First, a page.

5. Edward VIII – Abdicates the Throne

7.  Training

There is an excellent training course on speech writing available free of charge from ACT: https://parliament.learningpool.com/mod/facetoface/view.php?id=3424

Guides to Commons Library Services

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The House of Commons Library is a research and information service based in UK Parliament.

We provide politically impartial research, analysis, statistics and information resources. Our work helps MPs scrutinise legislation, prepare for debates, develop policies and support their constituents.

Our publications are available to everyone at commonslibrary.parliament.uk

The easiest way to learn about the Commons Library is to book or arrange a ‘Make the most of the Library’ session.

In this one-hour course, you will:

  • Learn about the ready-made research available to you
  • Find out how to use our data-dashboards to access relevant statistics
  • Find out how the Library’s request service works
  • Discover the range of online resources available for both casework and policy research

 

1. Services for Members’ Staff

commonslibrary.parliament.uk/about-us/services/

The Commons Library provides a range of services for MPs and their staff, including impartial research and access to resources and training.

Publications: Our publications offer politically impartial analysis and statistics. We cover legislation, topical issues, policy and constituency issues. Our briefings and data tools are written by our expert staff and are available online. Read about the different types of research: https://w4mp.org/w4mp/w4mp-guides/the-library/research-briefings-standard-notes-and-debate-packs/

Confidential Request Service: We answer MPs’ questions and requests for bespoke briefings. These tailored and timely responses help MPs fulfil their parliamentary duties and represent their constituents. Our confidential service includes fact-checking, policy development and analysis, and help to answer constituents’ questions.

Information Resources: MPs, their staff and parliamentary staff can access our curated collection of books, journals, databases, news subscriptions and parliamentary material.

Training and events: We offer training, support and talks on topical issues from our subject specialists. Our training and events help MPs, their staff and parliamentary staff get the most from the Library.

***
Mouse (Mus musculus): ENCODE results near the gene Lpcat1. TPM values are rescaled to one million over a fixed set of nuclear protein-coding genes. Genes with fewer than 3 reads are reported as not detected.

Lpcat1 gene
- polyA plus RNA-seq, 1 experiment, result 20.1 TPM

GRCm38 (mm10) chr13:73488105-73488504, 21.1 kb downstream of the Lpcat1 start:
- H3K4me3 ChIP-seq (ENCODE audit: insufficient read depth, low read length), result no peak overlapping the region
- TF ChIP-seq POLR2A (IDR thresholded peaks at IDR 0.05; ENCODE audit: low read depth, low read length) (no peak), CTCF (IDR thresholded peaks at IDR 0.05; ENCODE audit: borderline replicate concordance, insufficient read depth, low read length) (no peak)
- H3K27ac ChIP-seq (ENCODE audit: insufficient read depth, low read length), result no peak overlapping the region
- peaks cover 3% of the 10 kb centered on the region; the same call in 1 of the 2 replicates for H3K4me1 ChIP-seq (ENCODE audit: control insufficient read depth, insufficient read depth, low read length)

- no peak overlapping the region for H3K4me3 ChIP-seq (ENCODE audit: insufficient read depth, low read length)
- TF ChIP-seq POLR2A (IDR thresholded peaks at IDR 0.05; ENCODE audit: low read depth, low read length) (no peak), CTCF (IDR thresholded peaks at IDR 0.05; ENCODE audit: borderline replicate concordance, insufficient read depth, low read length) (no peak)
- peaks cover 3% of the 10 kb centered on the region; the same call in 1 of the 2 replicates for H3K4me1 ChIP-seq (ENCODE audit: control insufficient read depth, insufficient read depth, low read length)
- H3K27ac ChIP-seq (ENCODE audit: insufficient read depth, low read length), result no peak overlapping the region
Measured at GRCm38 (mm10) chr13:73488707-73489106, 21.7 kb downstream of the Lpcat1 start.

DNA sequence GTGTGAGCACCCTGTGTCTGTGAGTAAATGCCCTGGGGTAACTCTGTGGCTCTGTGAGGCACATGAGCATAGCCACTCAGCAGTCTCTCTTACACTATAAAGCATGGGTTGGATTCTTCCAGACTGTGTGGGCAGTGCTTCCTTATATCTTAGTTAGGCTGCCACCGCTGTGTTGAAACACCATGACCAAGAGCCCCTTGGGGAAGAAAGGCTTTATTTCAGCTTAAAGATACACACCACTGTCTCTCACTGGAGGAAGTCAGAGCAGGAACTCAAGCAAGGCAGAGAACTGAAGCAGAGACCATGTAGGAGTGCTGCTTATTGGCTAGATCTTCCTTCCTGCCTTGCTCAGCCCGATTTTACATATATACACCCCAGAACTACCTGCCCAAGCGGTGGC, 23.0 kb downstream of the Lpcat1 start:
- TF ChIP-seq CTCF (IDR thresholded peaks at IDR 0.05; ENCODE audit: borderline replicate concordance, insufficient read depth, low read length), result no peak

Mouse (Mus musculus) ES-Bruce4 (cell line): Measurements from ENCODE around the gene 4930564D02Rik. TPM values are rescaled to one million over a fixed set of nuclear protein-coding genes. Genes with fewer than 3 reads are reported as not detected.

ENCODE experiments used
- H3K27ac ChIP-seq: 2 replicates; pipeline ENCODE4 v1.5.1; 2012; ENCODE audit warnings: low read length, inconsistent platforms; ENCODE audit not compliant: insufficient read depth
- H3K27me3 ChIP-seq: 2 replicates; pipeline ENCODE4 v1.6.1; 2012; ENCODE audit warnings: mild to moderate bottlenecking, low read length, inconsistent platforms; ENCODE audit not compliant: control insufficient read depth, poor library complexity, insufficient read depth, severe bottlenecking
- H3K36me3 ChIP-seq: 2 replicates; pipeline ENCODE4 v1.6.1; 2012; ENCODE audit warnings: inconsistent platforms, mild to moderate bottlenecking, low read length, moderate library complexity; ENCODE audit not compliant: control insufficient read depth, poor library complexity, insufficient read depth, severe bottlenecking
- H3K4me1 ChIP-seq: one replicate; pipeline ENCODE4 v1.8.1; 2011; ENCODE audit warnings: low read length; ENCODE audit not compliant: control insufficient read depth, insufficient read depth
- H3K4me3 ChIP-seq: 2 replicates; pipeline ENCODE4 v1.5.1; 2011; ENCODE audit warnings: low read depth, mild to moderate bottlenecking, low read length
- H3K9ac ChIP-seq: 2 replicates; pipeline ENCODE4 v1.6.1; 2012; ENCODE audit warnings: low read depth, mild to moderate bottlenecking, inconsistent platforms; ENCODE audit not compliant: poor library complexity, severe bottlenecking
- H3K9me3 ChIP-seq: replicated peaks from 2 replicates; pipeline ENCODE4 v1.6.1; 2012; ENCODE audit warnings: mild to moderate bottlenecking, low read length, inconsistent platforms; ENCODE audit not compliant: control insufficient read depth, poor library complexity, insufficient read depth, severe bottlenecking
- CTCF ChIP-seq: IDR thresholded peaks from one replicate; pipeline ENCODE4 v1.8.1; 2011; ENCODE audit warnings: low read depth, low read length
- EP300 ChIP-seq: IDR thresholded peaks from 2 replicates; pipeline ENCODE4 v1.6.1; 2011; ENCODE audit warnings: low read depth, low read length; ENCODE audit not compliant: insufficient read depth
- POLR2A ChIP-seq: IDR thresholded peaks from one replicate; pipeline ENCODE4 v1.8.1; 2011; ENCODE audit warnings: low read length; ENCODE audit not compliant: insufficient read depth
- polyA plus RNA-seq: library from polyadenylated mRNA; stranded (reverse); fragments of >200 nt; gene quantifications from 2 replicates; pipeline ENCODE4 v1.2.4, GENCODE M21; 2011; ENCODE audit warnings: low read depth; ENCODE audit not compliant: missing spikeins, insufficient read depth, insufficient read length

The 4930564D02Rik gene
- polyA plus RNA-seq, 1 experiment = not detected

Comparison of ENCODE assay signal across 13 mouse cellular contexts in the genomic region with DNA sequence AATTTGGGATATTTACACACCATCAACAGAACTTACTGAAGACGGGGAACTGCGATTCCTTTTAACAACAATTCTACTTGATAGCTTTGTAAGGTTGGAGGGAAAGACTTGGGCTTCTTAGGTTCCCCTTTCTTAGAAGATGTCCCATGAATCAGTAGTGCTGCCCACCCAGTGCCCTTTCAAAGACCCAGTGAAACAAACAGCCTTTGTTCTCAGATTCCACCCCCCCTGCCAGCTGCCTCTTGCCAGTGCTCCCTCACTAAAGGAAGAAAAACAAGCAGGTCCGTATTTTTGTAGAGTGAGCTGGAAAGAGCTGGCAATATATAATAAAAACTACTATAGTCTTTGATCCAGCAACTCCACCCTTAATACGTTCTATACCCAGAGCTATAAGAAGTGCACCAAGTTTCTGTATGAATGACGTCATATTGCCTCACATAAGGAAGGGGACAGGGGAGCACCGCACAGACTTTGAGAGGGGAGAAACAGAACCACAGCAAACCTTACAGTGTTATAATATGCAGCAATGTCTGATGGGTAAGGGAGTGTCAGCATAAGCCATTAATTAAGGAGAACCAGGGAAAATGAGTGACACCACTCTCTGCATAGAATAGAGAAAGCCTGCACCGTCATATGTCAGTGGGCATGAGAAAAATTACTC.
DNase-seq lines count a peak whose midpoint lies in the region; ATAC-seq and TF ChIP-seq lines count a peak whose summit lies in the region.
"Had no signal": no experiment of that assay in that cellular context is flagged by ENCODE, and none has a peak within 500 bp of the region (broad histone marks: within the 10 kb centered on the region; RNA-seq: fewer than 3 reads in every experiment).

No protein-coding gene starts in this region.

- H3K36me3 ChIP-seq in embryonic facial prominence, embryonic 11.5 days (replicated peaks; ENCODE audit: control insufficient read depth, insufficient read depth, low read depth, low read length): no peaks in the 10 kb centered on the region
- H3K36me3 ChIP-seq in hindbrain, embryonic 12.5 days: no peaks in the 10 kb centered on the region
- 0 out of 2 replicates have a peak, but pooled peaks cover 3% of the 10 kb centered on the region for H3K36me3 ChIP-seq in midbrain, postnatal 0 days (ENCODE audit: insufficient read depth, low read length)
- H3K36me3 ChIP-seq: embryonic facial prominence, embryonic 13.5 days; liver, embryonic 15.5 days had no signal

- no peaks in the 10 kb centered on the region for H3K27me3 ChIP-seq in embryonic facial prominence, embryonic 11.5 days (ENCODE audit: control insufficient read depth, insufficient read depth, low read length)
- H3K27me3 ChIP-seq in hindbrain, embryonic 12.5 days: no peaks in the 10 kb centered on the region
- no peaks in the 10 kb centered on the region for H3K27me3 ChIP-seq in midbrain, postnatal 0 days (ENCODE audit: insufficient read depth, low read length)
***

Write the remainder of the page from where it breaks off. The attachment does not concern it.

Workspace: Members’ Library is a quiet workspace for MPs, and a place to access our books and newspapers, make research requests and pick up printed copies of our publications. MPs’ staff can go into the Members’ Library to submit a research request or take out books on loan.

 

2.  Online resources from the Library

https://commonslibrary.parliament.uk/resources/

The Commons Library provides books, journals and online resources for MPs, MPs’ staff and parliamentary staff. On this page you can:

  • Browse the Commons Library catalogue
  • Search ejournal articles
  • Find online resources and databases, including Parliament and Government databases
  • Browse news and media subscriptions
  • Find help and guidance

 

3. Training and events

commonslibrary.parliament.uk/about-us/services/training-and-events/

The Commons Library arranges inductions, training and events for MPs, MPs’ staff and parliamentary staff to help you get the best out of the Library:

Make the most of the Library sessions: The easiest way to learn about Library services is to sign up for one of our Introduction to the Library sessions. The course provides you with the tools to:

  • Find the ready-made research available to you
  • Use our data-dashboards to access relevant statistics
  • Make use of the Library’s request service
  • Discover the range of online resources available for both casework and policy research

Events and guest speakers: House of Commons Library subject specialists give occasional talks on topics of interest to Members and their staff and other @parliament.uk users.  They also invite guest speakers from organisations such as the National Audit Office.